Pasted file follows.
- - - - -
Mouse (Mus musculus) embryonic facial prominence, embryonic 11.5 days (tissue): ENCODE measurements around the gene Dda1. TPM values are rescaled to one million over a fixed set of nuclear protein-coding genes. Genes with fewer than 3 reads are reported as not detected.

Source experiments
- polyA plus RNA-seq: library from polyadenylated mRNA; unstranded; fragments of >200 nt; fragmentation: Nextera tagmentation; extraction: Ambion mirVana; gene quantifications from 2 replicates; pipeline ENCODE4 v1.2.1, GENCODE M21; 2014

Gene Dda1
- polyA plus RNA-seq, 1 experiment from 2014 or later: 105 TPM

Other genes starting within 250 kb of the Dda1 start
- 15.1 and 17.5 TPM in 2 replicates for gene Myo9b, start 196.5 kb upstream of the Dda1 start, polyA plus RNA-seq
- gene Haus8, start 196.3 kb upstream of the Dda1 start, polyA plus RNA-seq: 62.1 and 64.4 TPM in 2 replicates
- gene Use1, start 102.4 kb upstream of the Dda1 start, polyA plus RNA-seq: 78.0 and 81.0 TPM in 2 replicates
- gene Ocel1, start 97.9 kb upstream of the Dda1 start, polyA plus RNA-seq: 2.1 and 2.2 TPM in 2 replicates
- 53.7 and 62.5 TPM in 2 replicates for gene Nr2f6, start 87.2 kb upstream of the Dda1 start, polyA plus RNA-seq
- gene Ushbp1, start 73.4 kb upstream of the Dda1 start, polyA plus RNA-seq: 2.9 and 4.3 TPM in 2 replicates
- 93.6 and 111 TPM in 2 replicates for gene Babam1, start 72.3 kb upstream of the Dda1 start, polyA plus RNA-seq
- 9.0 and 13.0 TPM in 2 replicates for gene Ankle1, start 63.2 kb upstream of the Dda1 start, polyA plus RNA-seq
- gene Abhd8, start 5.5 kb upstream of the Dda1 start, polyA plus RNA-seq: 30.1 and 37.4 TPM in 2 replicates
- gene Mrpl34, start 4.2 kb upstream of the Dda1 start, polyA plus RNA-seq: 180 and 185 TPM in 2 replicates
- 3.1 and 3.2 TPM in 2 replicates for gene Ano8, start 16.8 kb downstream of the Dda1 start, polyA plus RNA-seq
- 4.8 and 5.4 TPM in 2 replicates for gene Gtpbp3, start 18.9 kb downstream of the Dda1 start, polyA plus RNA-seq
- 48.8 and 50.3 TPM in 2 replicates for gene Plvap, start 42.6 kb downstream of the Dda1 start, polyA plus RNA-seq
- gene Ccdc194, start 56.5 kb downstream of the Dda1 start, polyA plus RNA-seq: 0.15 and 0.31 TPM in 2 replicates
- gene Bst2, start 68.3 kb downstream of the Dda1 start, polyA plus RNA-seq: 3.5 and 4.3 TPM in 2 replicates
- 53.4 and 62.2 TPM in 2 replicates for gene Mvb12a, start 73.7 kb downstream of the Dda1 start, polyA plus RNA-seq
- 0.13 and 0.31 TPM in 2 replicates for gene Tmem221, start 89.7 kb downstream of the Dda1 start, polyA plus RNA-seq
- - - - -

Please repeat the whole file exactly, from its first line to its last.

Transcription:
Mouse (Mus musculus) embryonic facial prominence, embryonic 11.5 days (tissue): ENCODE measurements around the gene Dda1. TPM values are rescaled to one million over a fixed set of nuclear protein-coding genes. Genes with fewer than 3 reads are reported as not detected.

Source experiments
- polyA plus RNA-seq: library from polyadenylated mRNA; unstranded; fragments of >200 nt; fragmentation: Nextera tagmentation; extraction: Ambion mirVana; gene quantifications from 2 replicates; pipeline ENCODE4 v1.2.1, GENCODE M21; 2014

Gene Dda1
- polyA plus RNA-seq, 1 experiment from 2014 or later: 105 TPM

Other genes starting within 250 kb of the Dda1 start
- 15.1 and 17.5 TPM in 2 replicates for gene Myo9b, start 196.5 kb upstream of the Dda1 start, polyA plus RNA-seq
- gene Haus8, start 196.3 kb upstream of the Dda1 start, polyA plus RNA-seq: 62.1 and 64.4 TPM in 2 replicates
- gene Use1, start 102.4 kb upstream of the Dda1 start, polyA plus RNA-seq: 78.0 and 81.0 TPM in 2 replicates
- gene Ocel1, start 97.9 kb upstream of the Dda1 start, polyA plus RNA-seq: 2.1 and 2.2 TPM in 2 replicates
- 53.7 and 62.5 TPM in 2 replicates for gene Nr2f6, start 87.2 kb upstream of the Dda1 start, polyA plus RNA-seq
- gene Ushbp1, start 73.4 kb upstream of the Dda1 start, polyA plus RNA-seq: 2.9 and 4.3 TPM in 2 replicates
- 93.6 and 111 TPM in 2 replicates for gene Babam1, start 72.3 kb upstream of the Dda1 start, polyA plus RNA-seq
- 9.0 and 13.0 TPM in 2 replicates for gene Ankle1, start 63.2 kb upstream of the Dda1 start, polyA plus RNA-seq
- gene Abhd8, start 5.5 kb upstream of the Dda1 start, polyA plus RNA-seq: 30.1 and 37.4 TPM in 2 replicates
- gene Mrpl34, start 4.2 kb upstream of the Dda1 start, polyA plus RNA-seq: 180 and 185 TPM in 2 replicates
- 3.1 and 3.2 TPM in 2 replicates for gene Ano8, start 16.8 kb downstream of the Dda1 start, polyA plus RNA-seq
- 4.8 and 5.4 TPM in 2 replicates for gene Gtpbp3, start 18.9 kb downstream of the Dda1 start, polyA plus RNA-seq
- 48.8 and 50.3 TPM in 2 replicates for gene Plvap, start 42.6 kb downstream of the Dda1 start, polyA plus RNA-seq
- gene Ccdc194, start 56.5 kb downstream of the Dda1 start, polyA plus RNA-seq: 0.15 and 0.31 TPM in 2 replicates
- gene Bst2, start 68.3 kb downstream of the Dda1 start, polyA plus RNA-seq: 3.5 and 4.3 TPM in 2 replicates
- 53.4 and 62.2 TPM in 2 replicates for gene Mvb12a, start 73.7 kb downstream of the Dda1 start, polyA plus RNA-seq
- 0.13 and 0.31 TPM in 2 replicates for gene Tmem221, start 89.7 kb downstream of the Dda1 start, polyA plus RNA-seq